COVID-19 Vaccine: Frequently Asked Questions
- Wear a mask over your nose and mouth
- Stay at least 6 feet away from others
- Avoid crowds
- Avoid poorly ventilated spaces
- Avoid touching your face (eyes, nose and mouth)
- Wash your hands often for 20 seconds with soap and water
- When washing your hands with soap and water is not available, use hand sanitizer
Those with a medical condition can receive the COVID-19 vaccine safely. People with specific comorbid conditions such as but not limited to obesity, lung disease or kidney disease are at increased risk of severe disease when infected with COVID-19. If there are concerns or questions, talking with your health provider may help you make the best decision for you.
Allergic reactions can occur but have shown to be very rare. Some, with a history of allergies to some components of the vaccine have experienced severe reactions, known as anaphylaxis that can be treated. All individuals who administer these vaccines are trained to treat anaphylaxis if it does occur. Discuss your allergies with your health care provider prior to vaccine administration if you have concerns.
With the spread of the delta variant and possibly other variants, will the current vaccines protect me?
Some patient populations including people who are over 65 years of age, those older than 50 with underlying medical conditions and people with severe immunocompromise (recipients of solid organ or bone marrow transplants and people with some autoimmune conditions on therapy) are not able to mount as much of an immune response to vaccines. These people would benefit from a 3rd dose to stimulate their weakened immune system and prevent them from getting seriously sick because of COVID. It is important to note that individuals with normal immune systems continue to be very well protected against severe disease and hospitalizations.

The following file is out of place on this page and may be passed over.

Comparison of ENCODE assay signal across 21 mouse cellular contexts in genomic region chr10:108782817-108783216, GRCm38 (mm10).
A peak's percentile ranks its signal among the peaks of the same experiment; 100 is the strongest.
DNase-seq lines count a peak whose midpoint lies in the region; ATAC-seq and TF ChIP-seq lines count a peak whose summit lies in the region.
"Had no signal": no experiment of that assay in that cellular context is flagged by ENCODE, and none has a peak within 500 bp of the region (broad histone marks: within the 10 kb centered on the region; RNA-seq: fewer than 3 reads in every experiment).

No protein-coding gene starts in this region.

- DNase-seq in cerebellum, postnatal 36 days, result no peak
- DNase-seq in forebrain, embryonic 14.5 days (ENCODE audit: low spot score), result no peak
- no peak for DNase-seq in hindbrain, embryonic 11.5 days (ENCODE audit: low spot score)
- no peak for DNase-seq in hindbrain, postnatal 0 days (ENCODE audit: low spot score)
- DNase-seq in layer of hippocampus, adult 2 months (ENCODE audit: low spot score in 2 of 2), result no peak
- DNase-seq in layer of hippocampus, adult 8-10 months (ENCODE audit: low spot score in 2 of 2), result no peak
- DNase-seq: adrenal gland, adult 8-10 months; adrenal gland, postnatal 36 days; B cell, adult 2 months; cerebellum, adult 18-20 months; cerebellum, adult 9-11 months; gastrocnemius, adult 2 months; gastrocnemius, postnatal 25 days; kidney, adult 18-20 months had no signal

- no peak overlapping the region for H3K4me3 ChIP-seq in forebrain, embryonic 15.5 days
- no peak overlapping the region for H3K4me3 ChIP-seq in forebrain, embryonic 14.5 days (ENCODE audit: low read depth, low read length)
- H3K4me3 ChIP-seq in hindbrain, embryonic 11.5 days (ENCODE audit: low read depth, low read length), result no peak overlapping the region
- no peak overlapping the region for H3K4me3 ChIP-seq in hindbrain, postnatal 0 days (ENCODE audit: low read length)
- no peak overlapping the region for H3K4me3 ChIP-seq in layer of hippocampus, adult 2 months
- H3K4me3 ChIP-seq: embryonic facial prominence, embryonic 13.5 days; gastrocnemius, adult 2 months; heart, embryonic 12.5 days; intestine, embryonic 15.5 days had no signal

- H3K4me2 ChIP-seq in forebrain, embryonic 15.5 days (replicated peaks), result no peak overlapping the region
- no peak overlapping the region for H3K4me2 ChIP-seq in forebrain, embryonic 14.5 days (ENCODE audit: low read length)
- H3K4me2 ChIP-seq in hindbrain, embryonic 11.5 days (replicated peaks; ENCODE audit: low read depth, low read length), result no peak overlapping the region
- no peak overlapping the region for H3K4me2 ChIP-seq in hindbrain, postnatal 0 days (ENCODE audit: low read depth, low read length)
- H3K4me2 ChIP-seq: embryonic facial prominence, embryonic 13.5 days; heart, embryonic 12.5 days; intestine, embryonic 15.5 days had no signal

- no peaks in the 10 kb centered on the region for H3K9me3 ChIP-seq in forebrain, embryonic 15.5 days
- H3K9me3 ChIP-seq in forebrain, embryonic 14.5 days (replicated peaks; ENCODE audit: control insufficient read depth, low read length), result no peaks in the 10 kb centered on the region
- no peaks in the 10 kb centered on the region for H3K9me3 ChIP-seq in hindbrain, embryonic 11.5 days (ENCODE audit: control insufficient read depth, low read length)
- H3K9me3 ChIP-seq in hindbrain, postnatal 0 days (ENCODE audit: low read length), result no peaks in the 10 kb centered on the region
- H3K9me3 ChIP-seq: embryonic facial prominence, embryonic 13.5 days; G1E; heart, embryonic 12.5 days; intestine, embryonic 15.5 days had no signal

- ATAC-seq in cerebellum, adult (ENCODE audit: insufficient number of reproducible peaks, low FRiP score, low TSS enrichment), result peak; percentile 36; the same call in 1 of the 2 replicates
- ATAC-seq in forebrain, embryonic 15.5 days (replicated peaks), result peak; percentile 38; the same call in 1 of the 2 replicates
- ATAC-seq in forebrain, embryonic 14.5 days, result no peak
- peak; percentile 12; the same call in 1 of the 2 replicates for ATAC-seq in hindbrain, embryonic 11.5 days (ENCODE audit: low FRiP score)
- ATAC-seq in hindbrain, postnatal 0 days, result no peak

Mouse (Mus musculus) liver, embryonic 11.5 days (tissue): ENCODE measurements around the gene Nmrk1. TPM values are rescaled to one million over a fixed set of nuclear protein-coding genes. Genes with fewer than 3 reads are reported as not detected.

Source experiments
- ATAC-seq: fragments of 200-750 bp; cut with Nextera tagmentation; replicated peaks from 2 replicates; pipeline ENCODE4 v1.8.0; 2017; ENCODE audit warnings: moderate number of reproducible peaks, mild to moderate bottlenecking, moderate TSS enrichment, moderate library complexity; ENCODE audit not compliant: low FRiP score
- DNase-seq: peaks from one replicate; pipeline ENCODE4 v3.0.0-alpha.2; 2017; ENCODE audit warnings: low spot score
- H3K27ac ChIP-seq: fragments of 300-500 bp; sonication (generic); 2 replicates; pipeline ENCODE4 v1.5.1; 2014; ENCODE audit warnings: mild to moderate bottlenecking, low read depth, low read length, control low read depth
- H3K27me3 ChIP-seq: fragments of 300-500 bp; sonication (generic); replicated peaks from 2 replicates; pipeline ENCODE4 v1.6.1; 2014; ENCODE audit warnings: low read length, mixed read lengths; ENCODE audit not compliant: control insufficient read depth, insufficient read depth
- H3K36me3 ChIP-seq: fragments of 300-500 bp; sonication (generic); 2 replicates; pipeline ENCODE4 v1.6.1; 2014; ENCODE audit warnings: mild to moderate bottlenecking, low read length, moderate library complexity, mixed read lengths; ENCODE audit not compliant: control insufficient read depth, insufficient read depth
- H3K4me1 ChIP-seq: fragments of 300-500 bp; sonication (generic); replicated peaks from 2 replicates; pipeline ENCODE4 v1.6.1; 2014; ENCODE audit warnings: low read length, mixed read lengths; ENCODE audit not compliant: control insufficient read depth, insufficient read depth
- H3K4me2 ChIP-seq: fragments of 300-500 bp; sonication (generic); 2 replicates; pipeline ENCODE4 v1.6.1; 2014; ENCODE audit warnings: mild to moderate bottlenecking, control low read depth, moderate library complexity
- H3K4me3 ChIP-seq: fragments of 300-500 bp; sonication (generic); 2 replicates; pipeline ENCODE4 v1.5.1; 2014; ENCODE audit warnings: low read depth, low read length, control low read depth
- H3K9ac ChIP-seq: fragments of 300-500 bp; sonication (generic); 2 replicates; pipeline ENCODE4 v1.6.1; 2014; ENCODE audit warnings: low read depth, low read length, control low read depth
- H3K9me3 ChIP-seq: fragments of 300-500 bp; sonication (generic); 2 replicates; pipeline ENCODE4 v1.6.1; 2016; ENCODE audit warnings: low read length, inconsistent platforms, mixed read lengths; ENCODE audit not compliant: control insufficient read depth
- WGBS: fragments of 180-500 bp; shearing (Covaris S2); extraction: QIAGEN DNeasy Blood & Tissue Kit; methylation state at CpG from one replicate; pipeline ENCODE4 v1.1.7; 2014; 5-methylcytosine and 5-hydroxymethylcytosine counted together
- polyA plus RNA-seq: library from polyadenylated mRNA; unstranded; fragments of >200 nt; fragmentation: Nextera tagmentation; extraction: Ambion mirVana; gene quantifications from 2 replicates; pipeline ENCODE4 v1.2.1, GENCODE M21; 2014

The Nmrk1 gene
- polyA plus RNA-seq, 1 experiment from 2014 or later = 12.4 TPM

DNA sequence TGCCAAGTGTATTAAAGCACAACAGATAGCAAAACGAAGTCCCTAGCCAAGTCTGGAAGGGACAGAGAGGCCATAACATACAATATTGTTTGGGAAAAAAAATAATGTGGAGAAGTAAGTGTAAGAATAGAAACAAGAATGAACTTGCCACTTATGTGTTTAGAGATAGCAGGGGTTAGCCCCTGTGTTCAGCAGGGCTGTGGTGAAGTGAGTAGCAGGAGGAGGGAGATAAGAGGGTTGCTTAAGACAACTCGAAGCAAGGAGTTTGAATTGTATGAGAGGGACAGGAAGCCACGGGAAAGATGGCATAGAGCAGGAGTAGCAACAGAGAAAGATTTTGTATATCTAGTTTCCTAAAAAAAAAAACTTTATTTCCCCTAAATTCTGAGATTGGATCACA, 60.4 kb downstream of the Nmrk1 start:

People ages 6 months through 4 years should get all COVID-19 primary series doses.
People ages 5 years and older should get all primary series doses, and the booster dose recommended for them by CDC, if eligible.
People ages 5 years to 11 years are currently recommended to get the original (monovalent) booster.
People ages 12 years and older are recommended to receive one updated Pfizer or Moderna (bivalent) booster.
This includes people who have received all primary series doses and people who have previously received one or more original (monovalent) boosters.
At this time, people aged 12 years to 17 years can only receive the updated Pfizer bivalent booster.